Is this the right thing at the right time for Enterprise City Schools? I don’t know.

I do know if this change moves forward now it will be a busy 155 days, or only 111 if you exclude weekends, between now and August 6th for teachers and administrators.

I have learned over the past year or so that questions I have are often shared by many others. That is why I still write on this subject. I wonder if that still holds true for these thoughts and questions. I am sure I will know the answer to that question soon. If you do have a comment, agreement or disagreement and are free to share it, please do. I would love to hear from you.

Until next time…

Originally posted on Peculiar Perspective on 03/04/2014

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2 thoughts on “Confused Yet Confident”

  1. Another very thought-provoking piece,Stan. Like each of the others,it did me good and helped me to do some pondering of my own. I agree that the 9th grade move quite possibly can be a good thing…and I’m certain it can be “pulled off” administratively. Just how well it will be done is yet to be seen though I’m hoping it will go well. The one thing I learned over the years is that the success of a change is generally proportionate to the amount and quality of planning; and the bigger the change, the better the planning needs to be. I suppose that only the people on the “inside” know whether or not this requsite has been met. At this point, I’m afraid I have my doubts.

    As a 29 year old high school principal in the college town of Starkville,Mississippi I worked in an environment which logically placed academics ( yes,even in Mississippi !) at the top of the priority list. Largely because of the heavy concentration of students coming from well educated households, our school and school system was considered by many to be “progressive” and one of the better ones around. Although my move from the Starkville Schools after just four years was motivated somewhat by the opportunity to serve at the central office level in another respected system in another state , I had grown weary of the feuding and prevailing distrust that existed between the “city fathers”, the school board, and the superintendent. Sadly, I had seen firsthand over a short period of time how negativly and hurtfully this affected principals,faculty, and,yes, the most important of all… students. I saw with my own eyes how mistrust and hunger for power, authority, and control could keep even a “progressive” school/school system from becoming the best that it could be.

    Although I had grown up in Birmingham, I knew very little about Enterprise before moving here,and yet, after only two visits/ interviews in E’prise. (and an extemporaneous vist to Starkville by Mr. Morgan), I could sense that the E’prise schools were different from any I had ever served in. While the emphasis on academics and excellence in general was comparable, there was a readily observable difference in the “intangibles.” There was a trust and willingness shared between city government, school board,and superintendent that had so obviously been missing in Starkville. I knew,even at age 32, that Enterprise was unique.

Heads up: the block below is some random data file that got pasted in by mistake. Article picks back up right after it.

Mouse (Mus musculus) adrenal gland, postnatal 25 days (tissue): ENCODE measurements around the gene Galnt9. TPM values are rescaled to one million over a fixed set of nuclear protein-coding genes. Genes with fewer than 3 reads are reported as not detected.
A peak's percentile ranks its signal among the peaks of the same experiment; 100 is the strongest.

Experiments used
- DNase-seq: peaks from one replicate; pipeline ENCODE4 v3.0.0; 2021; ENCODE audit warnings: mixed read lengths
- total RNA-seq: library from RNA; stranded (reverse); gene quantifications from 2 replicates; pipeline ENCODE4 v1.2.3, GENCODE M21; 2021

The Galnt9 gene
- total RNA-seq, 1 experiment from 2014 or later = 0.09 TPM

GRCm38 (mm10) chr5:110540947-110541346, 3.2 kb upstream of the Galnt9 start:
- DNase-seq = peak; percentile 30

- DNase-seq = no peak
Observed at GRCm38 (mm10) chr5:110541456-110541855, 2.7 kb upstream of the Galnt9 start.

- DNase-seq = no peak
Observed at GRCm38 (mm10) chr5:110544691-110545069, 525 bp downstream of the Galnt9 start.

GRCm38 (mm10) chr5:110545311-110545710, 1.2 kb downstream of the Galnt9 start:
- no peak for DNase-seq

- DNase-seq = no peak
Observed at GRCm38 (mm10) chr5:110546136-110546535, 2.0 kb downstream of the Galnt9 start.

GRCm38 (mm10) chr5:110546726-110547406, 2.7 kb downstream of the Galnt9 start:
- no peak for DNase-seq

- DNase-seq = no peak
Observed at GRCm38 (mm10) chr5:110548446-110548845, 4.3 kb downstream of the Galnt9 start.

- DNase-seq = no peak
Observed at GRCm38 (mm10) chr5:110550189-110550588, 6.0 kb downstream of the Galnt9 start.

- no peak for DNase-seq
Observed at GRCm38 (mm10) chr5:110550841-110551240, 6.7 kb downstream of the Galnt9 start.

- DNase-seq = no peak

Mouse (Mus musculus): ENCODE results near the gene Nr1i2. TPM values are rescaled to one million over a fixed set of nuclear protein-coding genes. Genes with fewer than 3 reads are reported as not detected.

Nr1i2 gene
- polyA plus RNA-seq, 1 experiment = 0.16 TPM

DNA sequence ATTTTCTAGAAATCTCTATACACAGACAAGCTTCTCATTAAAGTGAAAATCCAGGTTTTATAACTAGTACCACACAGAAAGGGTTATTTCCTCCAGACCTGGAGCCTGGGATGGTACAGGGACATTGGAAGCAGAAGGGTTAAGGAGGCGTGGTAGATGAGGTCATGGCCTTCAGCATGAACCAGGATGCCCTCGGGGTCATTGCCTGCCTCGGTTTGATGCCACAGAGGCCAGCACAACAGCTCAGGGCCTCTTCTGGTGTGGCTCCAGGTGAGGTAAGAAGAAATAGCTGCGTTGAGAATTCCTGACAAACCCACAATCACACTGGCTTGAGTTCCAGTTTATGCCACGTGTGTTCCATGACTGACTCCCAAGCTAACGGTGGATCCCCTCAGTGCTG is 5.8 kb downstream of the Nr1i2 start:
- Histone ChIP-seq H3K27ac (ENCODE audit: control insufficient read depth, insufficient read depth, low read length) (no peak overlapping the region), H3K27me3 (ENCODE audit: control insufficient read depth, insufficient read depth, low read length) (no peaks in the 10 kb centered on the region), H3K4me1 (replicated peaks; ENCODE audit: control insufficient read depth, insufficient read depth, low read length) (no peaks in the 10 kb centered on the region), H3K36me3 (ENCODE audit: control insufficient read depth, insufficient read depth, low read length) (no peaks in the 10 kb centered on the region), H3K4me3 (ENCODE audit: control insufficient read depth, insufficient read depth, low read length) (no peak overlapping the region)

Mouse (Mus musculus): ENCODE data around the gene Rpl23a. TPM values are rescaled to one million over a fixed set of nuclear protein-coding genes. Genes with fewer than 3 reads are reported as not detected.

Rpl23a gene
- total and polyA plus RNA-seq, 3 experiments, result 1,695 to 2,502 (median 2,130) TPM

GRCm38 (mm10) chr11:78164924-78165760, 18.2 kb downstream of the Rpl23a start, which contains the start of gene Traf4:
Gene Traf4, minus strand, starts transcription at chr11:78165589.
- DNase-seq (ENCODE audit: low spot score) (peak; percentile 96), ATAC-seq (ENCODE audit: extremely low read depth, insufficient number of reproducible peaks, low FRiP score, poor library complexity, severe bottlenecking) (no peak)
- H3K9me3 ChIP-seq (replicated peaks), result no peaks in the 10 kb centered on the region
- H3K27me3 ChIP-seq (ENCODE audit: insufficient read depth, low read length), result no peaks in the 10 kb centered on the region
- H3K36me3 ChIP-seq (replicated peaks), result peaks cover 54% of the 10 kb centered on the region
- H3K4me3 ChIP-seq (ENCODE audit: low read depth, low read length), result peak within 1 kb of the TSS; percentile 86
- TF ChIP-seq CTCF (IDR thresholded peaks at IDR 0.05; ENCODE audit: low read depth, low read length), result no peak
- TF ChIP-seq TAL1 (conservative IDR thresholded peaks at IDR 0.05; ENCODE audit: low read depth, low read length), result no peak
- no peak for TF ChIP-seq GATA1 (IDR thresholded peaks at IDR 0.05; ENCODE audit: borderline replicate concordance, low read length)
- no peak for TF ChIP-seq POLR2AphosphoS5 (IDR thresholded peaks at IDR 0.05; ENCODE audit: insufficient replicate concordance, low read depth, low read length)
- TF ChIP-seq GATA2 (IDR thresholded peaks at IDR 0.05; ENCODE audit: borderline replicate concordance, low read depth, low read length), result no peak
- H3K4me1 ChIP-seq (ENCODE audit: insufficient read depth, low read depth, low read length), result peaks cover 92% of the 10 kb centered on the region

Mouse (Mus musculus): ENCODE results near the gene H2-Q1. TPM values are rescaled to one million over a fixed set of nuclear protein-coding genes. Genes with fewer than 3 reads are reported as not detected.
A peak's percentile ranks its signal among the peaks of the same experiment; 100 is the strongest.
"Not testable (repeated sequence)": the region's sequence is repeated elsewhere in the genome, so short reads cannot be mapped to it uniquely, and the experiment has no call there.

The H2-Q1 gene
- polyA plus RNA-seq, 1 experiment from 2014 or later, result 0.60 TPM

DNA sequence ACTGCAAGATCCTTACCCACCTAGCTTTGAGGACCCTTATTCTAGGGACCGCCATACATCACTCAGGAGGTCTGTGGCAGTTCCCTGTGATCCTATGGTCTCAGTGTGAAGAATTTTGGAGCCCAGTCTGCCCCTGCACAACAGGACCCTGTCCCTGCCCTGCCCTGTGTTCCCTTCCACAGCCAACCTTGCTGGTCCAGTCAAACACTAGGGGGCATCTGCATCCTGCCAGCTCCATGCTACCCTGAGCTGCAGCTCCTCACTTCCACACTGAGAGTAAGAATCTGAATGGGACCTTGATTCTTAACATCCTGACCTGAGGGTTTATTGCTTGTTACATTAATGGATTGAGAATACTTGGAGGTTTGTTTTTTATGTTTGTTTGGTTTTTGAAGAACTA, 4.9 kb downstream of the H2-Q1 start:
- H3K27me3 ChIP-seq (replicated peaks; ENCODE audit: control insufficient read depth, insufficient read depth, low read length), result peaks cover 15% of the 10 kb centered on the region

Until after the dreadful happenings of March 1,2007, I had seen time and time again where the “intangibles” within a community could overcome even the greatest of obstacles. I saw where mutual trust and support could move mountains while moving people and a community forward in a positive direction. And then came the move by the few to take “control.” For the first time in history the power brokers saw where they could gain control. For the first time in history the schools needed financial assistance.

    And here we are.

    Yes, our “leaders” can and likely will bring about the move of 9th graders to the High School…and perhaps do so with only X number of headaches and heartaches….BUT, my question is this : will our community,will our schools ever be the same? I think not until such time as the real salt of the earth people of Enterprise are made to realize what once made it “unique”…and then do whatever it takes to return to its once glorious status.

    As you’ve seen, I haven’t written or proofed this for publication purposes. I’m not even sure I’m capable of doing so. I’ve simply shared my heart and soul with another who cares as much as I do.

    God bless you,Stan.


  2. Thanks for stopping by Bob and sharing your heart on this matter. As I mentioned in this blog I too believe the people of ECSS can make these changes happen and hope they are successful. Based on the level of information we have been receiving from the board over the last 9 months I expect there is not much difference with this issue. They likely have worked on and completed much more work than has been shared with the public. That is one reason I continue to write on this subject. I have questions based on the information I have been provided by the school board and news organizations. If more information was freely available fewer questions and suspicions would result but they choose not to provide that. I agree with what Reid Clark said at the board meeting. If the board would be open and honest and keep us informed that would significantly reduce rumors and suspicion for me, and I suspect, many others.

    I hope the time is soon for “the real salt of the earth people of Enterprise are made to realize what once made it “unique”…and then do whatever it takes to return to its once glorious status.”